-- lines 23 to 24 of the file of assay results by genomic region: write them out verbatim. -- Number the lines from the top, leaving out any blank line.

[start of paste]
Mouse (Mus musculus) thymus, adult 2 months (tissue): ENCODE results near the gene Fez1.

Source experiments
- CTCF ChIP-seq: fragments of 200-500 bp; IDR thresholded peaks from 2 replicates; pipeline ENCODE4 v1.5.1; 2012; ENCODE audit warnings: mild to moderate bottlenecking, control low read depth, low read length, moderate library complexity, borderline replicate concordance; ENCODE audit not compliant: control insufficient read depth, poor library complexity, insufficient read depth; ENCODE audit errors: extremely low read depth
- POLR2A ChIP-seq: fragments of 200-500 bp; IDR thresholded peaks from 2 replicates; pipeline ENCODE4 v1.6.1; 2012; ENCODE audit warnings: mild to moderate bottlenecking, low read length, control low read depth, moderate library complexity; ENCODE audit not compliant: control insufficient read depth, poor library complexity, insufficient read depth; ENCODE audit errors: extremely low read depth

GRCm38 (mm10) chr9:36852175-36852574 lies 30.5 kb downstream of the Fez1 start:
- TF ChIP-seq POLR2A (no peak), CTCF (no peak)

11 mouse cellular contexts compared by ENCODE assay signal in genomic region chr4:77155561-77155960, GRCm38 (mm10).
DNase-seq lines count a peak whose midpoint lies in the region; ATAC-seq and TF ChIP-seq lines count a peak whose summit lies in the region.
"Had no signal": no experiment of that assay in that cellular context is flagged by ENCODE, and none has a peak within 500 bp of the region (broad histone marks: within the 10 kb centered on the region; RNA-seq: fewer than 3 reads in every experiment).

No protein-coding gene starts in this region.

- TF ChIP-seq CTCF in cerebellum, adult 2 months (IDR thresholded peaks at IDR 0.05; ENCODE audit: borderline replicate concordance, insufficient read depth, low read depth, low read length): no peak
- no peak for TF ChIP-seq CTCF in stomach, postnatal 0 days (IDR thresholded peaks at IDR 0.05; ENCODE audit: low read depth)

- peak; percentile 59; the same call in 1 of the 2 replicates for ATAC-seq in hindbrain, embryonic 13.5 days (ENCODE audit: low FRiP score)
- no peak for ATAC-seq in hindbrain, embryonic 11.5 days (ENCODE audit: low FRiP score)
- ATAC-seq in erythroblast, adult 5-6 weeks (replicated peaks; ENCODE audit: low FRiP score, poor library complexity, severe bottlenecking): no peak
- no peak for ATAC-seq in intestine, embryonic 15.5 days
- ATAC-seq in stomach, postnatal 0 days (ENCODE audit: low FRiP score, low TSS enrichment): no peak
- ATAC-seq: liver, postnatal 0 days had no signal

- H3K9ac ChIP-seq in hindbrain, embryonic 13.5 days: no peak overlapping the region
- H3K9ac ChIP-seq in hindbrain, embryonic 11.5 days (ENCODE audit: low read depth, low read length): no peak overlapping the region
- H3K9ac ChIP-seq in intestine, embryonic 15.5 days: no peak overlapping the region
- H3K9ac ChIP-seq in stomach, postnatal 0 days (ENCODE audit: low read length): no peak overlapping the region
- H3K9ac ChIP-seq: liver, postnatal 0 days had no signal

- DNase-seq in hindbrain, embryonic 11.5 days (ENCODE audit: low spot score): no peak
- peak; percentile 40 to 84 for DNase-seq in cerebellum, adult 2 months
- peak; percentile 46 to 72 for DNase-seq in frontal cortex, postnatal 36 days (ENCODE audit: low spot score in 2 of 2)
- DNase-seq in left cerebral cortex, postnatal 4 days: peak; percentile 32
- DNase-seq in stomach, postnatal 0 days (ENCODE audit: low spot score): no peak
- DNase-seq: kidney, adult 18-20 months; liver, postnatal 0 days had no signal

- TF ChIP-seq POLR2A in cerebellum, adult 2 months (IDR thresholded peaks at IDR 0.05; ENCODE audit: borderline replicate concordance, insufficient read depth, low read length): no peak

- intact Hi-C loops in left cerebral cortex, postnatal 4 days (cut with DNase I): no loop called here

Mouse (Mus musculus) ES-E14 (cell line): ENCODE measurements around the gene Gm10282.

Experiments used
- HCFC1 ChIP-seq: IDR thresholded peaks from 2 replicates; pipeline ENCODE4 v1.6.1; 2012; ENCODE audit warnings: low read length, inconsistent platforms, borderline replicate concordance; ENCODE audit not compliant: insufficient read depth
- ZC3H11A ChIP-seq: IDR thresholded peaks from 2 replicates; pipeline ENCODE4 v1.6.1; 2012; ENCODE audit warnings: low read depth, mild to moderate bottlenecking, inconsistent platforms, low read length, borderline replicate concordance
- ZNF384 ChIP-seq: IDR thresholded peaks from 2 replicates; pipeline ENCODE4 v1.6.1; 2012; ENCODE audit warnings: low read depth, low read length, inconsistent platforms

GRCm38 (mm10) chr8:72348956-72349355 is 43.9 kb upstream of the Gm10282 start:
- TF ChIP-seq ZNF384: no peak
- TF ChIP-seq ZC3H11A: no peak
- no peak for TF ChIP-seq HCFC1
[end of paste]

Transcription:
- H3K9ac ChIP-seq: liver, postnatal 0 days had no signal

- DNase-seq in hindbrain, embryonic 11.5 days (ENCODE audit: low spot score): no peak